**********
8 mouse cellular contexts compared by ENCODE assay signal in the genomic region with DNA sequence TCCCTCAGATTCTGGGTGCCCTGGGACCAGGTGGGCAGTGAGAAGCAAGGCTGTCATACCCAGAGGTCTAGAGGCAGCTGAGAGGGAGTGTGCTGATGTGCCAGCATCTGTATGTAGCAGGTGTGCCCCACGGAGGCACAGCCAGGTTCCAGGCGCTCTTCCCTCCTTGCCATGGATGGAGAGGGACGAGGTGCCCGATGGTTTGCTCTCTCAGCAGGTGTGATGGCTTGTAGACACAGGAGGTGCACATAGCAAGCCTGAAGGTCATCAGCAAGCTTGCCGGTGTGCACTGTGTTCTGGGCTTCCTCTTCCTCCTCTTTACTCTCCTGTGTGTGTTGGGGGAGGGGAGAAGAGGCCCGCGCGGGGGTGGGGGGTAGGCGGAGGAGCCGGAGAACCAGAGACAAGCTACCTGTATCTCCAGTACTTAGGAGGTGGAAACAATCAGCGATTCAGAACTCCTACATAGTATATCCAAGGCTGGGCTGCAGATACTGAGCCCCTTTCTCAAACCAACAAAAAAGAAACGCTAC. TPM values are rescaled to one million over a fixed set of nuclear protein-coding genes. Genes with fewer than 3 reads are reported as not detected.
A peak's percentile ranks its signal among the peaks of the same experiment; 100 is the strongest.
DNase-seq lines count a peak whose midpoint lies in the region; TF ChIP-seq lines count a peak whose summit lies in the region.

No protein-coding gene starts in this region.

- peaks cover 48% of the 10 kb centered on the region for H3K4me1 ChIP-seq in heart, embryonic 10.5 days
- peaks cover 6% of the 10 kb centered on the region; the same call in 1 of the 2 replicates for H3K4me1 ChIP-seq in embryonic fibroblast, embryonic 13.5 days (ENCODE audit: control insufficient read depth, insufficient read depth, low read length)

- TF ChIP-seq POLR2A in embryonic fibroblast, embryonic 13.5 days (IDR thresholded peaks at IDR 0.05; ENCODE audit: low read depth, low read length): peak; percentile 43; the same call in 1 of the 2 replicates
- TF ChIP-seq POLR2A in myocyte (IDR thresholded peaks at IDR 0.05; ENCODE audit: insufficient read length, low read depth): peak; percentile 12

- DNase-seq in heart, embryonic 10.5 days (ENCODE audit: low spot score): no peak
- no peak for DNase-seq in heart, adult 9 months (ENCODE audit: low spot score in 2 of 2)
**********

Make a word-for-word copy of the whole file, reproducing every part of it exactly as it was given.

8 mouse cellular contexts compared by ENCODE assay signal in the genomic region with DNA sequence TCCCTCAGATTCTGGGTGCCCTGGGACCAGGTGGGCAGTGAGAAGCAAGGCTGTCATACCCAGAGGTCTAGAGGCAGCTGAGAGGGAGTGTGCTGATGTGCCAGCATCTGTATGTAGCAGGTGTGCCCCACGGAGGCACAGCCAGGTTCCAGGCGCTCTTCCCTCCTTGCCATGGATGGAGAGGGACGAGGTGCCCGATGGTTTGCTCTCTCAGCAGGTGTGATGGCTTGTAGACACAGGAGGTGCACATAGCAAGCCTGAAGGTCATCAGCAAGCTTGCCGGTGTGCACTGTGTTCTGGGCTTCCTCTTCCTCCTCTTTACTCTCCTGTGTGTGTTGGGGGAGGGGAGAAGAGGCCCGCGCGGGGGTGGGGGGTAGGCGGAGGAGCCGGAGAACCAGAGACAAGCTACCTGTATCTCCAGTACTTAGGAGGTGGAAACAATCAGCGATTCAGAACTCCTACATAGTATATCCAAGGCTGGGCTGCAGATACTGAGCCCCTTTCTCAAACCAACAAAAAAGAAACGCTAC. TPM values are rescaled to one million over a fixed set of nuclear protein-coding genes. Genes with fewer than 3 reads are reported as not detected.
A peak's percentile ranks its signal among the peaks of the same experiment; 100 is the strongest.
DNase-seq lines count a peak whose midpoint lies in the region; TF ChIP-seq lines count a peak whose summit lies in the region.

No protein-coding gene starts in this region.

- peaks cover 48% of the 10 kb centered on the region for H3K4me1 ChIP-seq in heart, embryonic 10.5 days
- peaks cover 6% of the 10 kb centered on the region; the same call in 1 of the 2 replicates for H3K4me1 ChIP-seq in embryonic fibroblast, embryonic 13.5 days (ENCODE audit: control insufficient read depth, insufficient read depth, low read length)

- TF ChIP-seq POLR2A in embryonic fibroblast, embryonic 13.5 days (IDR thresholded peaks at IDR 0.05; ENCODE audit: low read depth, low read length): peak; percentile 43; the same call in 1 of the 2 replicates
- TF ChIP-seq POLR2A in myocyte (IDR thresholded peaks at IDR 0.05; ENCODE audit: insufficient read length, low read depth): peak; percentile 12

- DNase-seq in heart, embryonic 10.5 days (ENCODE audit: low spot score): no peak
- no peak for DNase-seq in heart, adult 9 months (ENCODE audit: low spot score in 2 of 2)